We didn't really talk about supply chain risk management. What turned out to be was a thesis on supply chain risk management. It wasn't really something that I had planned, but it turned into that after doing four years of research and investigation into this.
Roddy: When the risk management people came into a supply chain meeting, everybody kept quiet because they were the intruders in the meeting. "What do they know about supply chain?" Today, you don't want to have a meeting without them.
Omera: Absolutely, Roddy. In fact, one of the key points that I made in my thesis was that we should no longer talk about supply chain management, but rather more supply chain risk management because for every decision that we make in our supply chains, we've got to take a consideration of the risks.
When I think about risks, I don't think just about the downside. I don't think only about the negative attributes. I actually also consider the upside of risk.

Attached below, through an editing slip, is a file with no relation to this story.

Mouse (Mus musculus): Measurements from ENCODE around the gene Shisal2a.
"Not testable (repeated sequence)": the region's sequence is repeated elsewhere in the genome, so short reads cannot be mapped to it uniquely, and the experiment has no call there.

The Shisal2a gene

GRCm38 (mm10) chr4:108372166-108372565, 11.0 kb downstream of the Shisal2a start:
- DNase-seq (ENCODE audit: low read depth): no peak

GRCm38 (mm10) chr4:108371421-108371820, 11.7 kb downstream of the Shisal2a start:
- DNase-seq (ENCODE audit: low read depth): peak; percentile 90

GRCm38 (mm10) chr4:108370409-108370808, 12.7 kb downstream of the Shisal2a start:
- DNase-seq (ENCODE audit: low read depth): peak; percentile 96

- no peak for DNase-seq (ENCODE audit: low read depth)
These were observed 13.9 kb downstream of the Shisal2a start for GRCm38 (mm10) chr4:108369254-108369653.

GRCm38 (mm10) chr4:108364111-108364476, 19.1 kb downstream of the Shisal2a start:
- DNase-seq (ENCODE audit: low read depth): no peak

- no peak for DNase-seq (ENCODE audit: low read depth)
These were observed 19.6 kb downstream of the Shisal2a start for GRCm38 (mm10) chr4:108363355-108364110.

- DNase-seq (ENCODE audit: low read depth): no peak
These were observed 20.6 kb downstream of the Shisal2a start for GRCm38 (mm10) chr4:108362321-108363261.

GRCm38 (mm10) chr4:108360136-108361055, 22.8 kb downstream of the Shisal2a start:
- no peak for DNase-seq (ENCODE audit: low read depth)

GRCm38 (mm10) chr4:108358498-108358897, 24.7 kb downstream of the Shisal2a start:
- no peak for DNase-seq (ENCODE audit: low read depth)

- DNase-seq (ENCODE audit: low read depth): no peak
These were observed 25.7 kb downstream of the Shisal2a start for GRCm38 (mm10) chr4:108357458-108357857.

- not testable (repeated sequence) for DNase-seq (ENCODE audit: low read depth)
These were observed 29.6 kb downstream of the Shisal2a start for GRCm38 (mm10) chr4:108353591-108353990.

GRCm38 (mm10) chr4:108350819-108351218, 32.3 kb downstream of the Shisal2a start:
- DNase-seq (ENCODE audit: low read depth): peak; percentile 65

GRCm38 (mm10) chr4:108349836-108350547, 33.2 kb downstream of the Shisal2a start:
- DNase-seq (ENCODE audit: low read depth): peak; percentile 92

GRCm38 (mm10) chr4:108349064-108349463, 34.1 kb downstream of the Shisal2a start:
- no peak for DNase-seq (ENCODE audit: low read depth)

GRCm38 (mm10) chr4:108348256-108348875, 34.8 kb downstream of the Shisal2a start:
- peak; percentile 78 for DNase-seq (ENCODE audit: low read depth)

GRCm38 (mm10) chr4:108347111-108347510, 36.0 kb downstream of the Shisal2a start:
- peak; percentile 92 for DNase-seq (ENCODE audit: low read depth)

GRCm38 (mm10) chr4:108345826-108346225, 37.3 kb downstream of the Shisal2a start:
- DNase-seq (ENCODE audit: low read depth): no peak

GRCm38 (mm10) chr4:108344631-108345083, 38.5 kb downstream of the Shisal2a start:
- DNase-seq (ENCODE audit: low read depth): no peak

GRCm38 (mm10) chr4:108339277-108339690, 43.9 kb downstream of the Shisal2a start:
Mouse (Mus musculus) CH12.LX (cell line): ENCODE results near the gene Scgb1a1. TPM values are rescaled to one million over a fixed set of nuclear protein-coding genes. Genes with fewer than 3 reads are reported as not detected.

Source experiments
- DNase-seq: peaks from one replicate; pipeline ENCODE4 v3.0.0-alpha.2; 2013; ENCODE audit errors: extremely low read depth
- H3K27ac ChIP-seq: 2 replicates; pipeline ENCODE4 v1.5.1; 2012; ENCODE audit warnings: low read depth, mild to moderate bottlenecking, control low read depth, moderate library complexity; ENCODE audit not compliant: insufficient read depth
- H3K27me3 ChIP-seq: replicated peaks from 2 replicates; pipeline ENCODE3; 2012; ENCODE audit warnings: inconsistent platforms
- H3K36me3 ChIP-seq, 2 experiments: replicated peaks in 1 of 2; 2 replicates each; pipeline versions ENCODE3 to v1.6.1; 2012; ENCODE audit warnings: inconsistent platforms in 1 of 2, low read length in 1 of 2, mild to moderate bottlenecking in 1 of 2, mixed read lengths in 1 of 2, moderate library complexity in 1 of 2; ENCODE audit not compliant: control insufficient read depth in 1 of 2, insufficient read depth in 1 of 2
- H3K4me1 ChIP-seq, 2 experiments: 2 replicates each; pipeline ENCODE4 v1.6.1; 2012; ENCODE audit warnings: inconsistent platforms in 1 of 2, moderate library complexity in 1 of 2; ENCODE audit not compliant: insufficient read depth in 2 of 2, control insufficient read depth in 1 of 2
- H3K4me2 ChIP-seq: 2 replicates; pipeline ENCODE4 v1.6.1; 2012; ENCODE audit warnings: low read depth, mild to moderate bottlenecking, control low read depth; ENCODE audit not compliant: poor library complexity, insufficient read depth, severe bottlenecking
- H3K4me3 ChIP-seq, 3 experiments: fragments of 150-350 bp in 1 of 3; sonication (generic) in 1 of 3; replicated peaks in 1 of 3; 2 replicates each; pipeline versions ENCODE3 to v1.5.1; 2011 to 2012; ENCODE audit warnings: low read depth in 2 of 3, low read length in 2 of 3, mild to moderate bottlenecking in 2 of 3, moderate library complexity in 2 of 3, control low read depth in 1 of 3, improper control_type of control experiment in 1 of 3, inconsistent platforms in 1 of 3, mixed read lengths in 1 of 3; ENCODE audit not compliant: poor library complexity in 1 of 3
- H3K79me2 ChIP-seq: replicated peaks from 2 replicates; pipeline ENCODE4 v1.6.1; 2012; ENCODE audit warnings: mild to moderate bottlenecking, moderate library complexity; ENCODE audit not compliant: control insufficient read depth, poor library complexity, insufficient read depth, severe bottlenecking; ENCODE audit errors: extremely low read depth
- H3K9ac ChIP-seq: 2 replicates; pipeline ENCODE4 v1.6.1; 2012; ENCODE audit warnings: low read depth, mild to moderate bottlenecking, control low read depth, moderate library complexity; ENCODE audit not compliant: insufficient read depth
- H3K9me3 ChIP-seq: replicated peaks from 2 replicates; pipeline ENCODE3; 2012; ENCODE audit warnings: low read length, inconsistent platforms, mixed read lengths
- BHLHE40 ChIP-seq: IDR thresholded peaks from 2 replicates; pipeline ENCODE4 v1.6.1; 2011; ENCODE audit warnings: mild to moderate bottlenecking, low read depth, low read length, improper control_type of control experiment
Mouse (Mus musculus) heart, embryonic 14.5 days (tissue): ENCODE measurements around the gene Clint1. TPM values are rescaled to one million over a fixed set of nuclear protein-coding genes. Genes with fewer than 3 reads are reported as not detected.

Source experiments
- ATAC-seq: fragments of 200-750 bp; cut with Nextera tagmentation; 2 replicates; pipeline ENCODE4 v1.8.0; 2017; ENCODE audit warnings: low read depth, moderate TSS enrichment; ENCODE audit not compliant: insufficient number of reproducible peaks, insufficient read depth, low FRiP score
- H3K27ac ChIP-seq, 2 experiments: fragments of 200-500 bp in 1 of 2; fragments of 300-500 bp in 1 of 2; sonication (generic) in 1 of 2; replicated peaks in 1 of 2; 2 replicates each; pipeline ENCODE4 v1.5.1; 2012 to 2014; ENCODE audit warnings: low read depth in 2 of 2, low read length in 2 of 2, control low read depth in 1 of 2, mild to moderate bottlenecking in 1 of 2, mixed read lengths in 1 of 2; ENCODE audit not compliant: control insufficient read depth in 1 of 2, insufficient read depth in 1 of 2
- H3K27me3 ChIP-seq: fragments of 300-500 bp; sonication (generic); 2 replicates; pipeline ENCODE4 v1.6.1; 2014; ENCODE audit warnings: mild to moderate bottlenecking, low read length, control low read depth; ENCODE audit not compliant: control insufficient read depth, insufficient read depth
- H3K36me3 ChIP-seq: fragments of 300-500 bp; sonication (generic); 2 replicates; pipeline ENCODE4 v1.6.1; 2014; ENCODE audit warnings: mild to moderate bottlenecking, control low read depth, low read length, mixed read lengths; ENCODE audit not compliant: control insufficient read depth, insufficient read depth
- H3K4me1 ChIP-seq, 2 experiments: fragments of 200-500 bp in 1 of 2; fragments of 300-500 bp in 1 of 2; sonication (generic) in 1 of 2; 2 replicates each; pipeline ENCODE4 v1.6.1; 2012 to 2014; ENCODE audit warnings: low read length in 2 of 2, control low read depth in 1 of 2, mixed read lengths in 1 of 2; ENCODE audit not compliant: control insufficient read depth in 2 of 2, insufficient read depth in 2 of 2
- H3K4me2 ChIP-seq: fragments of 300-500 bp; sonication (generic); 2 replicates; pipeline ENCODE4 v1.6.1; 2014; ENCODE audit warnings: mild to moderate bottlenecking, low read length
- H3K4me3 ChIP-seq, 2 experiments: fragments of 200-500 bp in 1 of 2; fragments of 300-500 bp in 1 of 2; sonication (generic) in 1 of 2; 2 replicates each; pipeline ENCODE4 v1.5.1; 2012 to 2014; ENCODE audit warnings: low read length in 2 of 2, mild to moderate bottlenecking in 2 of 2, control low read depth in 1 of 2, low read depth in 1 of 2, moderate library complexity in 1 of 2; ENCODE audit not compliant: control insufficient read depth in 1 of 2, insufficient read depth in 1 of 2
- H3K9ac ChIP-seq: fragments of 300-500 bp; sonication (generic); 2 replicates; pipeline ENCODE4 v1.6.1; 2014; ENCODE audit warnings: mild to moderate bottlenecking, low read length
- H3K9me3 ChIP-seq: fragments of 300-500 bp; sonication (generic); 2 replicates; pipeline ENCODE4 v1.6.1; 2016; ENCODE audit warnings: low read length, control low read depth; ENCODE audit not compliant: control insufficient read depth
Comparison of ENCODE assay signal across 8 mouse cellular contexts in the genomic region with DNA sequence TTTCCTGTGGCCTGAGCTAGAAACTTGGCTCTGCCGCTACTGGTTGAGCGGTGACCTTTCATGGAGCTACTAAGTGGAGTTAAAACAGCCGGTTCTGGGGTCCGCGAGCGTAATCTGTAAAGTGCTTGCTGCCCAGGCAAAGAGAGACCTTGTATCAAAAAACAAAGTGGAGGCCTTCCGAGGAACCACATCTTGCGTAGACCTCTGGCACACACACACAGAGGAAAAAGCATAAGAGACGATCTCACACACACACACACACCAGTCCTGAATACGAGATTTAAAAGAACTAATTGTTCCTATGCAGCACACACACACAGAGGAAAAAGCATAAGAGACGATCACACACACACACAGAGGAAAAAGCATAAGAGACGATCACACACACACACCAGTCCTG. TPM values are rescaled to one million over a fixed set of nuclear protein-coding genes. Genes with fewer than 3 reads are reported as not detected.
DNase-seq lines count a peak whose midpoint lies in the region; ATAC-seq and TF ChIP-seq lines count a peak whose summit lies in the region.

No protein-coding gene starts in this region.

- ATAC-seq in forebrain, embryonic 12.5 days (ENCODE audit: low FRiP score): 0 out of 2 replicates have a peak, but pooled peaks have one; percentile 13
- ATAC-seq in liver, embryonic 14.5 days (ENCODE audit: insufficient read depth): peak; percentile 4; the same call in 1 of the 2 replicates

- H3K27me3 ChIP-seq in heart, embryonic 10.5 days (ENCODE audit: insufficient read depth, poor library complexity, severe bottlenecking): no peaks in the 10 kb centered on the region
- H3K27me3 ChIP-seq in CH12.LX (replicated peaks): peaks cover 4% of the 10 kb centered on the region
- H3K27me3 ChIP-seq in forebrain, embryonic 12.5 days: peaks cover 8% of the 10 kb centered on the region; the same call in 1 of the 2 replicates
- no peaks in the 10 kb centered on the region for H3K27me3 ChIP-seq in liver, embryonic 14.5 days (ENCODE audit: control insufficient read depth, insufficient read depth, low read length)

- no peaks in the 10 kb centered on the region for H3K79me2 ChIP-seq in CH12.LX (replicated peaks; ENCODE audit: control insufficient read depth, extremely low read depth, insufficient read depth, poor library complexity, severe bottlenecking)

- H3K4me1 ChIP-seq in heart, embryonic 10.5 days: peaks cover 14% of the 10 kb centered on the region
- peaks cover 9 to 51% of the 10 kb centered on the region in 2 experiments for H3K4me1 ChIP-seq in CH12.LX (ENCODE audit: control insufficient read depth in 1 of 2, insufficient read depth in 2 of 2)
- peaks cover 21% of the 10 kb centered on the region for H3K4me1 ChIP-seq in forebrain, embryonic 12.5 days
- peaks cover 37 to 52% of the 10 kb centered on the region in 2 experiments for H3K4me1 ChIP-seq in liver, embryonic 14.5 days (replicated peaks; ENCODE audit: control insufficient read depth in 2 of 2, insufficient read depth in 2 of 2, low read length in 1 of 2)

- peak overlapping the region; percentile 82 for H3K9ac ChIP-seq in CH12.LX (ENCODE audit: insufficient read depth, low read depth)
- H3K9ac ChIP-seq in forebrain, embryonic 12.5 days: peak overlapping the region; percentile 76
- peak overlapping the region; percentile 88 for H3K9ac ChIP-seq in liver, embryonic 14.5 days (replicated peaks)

That was another argument I was making in my dissertation. If we really look back at the history of risk, you can take it all the way back to the days of gambling in the Arab world where you dare to take a chance, you dare to take a risk. Therefore, there's an upside to risk and a downside to risk.
For me, when we talk about supply chain risk management, supply chain risk management, for example, in the pharma industry, of course, we're talking a lot more about safety, patients, and regulators. There's a lot more talking about safety issues, around those things.
If we then look at it from the fashion sector, actually, taking risks with range choices and the next collection ‑‑ should it be leopard print or zebra print ‑‑ that's a risky decision that could bring significant gains. In that sense, I look at both upside and downside risk.
That's why I think that we should replace supply chain management with supply chain risk management because that's a true expression of what we're really referring to.
I remember one of my first meetings when I had just joined Cranfield University, we were invited by a very big pharma company. When I went into this meeting, it was in the boardroom. We went around the table. We had been invited as the supply chain risk experts to potentially do a consultancy project.